Medical leaders have branded the payoffs given to an NHS married couple “completely unacceptable” at a time when patient services are facing increasing financial pressures.
Karen Straughair, 50, and Chris Reed, 57, collectively received a redundancy payment of almost £1m when the Government’s restructuring of the NHS meant Primary Care Trusts were axed on April 1 this year.
The husband and wife were both chief executives of NHS trusts in the North East and within months of their jobs ending they were quickly re-employed in prominent jobs at Leeds Teaching Hospitals Trust.
Jake Turnbull, Royal College of Nursing Northern Region spokesman said: “It’s completely unacceptable. The Government keeps telling frontline nurses that they can’t afford a pay increase.
“But at the same time, senior managers in the NHS are receiving huge payouts as part of the revolving door policy that is a direct product of the latest NHS structural reorganisation.
“It’s particularly demoralising for the workforce, because it gives the impression that there is one rule for the frontline, and another for senior managers.
“It has more than a whiff of hypocrisy to it, but regardless of the optics, it makes it even more difficult for the Government to argue with any credibility that a pay increase for frontline nurses is not a viable option.”
Ms Straughair, who was chief executive of NHS South of Tyne and Wear, was paid £605,000 when the trust was axed.
Mr Reed, who was chief executive of NHS North of Tyne, received a redundancy payout of £345,000 when his organisation was wound up the same month.
In June Ms Straughair began work as a recovery director at Leeds Teaching Hospitals Trust and Mr Reed was interim chief executive. They recently left those positions.
There is no suggestion of any wrongdoing by the couple, or any senior member of staff.
Dr George Rae, chairman of the North East British Medical Association, said: “I do not want to comment on anyone’s personal circumstances.
“As far as the principle is concerned, and particularly at a time when the NHS is having to save billions of pounds over the next four years, it is very disconcerting that people in the health service are allowed to get a huge payment and then are quickly re-employed in the health service again.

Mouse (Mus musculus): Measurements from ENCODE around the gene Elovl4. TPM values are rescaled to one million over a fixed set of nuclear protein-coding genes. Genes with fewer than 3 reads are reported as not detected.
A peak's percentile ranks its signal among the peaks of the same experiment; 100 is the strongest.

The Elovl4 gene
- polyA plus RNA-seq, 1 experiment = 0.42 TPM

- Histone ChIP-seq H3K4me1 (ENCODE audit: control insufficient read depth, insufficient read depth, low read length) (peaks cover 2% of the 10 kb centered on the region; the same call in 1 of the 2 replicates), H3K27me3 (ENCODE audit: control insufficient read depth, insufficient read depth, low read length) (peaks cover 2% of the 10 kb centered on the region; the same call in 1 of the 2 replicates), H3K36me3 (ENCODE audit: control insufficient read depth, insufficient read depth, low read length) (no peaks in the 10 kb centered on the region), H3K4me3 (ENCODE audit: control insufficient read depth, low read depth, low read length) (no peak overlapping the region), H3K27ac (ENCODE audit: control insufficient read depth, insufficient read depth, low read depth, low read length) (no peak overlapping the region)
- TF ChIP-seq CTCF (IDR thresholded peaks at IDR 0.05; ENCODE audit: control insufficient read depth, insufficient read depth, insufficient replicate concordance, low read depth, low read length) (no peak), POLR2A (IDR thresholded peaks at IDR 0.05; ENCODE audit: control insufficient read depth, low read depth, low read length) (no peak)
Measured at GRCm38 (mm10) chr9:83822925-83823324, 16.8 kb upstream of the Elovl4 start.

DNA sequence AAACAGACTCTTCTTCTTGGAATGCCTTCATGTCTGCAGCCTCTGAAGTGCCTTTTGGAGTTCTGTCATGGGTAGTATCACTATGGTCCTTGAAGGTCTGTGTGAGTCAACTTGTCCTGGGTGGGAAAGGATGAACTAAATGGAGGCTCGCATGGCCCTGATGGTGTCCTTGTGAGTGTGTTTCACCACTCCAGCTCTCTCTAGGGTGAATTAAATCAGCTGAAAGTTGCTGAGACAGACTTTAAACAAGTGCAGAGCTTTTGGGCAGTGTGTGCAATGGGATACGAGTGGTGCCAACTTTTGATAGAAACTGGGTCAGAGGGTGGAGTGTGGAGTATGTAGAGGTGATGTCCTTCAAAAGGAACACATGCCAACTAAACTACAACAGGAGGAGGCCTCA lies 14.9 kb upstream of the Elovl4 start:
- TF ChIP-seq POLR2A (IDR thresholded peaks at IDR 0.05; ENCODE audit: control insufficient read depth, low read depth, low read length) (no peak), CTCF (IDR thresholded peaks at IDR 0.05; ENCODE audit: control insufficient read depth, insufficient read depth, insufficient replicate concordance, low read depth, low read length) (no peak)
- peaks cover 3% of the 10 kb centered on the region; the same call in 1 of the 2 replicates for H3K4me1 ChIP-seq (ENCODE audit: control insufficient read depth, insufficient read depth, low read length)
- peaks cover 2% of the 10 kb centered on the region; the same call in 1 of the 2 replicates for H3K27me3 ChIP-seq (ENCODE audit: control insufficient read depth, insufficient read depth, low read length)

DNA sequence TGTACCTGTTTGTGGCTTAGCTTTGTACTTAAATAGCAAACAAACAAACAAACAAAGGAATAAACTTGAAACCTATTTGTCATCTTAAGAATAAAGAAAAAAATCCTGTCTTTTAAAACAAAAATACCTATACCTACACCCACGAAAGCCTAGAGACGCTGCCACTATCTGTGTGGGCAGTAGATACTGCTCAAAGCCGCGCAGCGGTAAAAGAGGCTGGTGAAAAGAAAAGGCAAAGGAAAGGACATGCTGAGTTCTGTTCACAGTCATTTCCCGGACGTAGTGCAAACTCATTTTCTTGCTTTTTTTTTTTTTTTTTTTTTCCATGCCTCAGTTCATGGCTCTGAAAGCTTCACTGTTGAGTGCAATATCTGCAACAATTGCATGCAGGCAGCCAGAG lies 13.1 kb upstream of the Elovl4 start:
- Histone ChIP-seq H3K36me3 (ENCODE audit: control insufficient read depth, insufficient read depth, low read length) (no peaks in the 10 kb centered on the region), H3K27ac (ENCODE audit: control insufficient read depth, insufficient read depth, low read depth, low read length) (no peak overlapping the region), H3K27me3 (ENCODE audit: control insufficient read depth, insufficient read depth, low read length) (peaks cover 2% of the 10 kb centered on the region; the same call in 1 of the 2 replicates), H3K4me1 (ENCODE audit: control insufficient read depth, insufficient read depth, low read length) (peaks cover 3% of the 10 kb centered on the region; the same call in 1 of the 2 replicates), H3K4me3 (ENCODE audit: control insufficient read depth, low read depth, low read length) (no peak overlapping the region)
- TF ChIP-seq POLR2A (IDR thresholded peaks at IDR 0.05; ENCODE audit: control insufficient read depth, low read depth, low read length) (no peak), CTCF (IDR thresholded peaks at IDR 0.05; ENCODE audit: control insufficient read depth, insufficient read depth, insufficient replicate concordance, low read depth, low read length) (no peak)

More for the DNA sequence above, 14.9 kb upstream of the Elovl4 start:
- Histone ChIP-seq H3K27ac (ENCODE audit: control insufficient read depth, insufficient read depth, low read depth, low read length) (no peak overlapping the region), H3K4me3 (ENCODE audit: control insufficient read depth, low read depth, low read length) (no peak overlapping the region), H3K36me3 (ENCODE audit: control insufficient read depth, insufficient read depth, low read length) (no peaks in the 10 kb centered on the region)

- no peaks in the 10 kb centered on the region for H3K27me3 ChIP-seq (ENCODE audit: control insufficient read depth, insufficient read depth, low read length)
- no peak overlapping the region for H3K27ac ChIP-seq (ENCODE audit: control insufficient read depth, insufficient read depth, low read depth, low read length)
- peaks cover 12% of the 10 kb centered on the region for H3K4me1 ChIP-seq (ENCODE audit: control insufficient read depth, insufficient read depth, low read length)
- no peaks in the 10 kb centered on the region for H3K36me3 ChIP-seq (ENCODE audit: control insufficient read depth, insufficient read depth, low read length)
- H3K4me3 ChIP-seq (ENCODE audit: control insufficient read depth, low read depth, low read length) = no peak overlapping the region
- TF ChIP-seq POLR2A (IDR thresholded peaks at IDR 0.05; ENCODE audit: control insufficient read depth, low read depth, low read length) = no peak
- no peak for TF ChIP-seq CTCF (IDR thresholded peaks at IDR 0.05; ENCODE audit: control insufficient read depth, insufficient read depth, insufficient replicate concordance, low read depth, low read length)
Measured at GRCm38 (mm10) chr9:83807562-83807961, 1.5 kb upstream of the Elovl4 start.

“During this time of austerity, and potential cuts in future funding for Northern Clinical Commissioning Groups, many people and patients will be amazed at this and consider how many services could be provided, particularly if this sort of scenario is replicated throughout Britain.”
The Government’s unpopular health reforms meant that the 161 bodies responsible for buying services for the NHS were wound up and all staff working there made redundant. Clinical Commissioning Groups were set up as a replacement to the services lost.
A Department of Health spokesman said the Government wanted to see pay restraint in the NHS.
He added: “The Health Secretary has been clear that very senior managers’ pay in the NHS needs more restraint.
“We have set out proposals to cap redundancy payouts for senior managers and claw back all or part of the payment if they return to work for the NHS within a year of being made redundant.
“The one-off redundancy costs in the local accounts published should be measured against the fact that we are freeing up £5.5bn efficiency savings this Parliament, as well as £1.5bn every year after that.
“Meanwhile there are now nearly 8,000 fewer managers and over 4,000 more clinicians than there were in 2010.
“Taxpayers want to reduce bureaucracy and increase frontline care staff. That is what we will deliver.”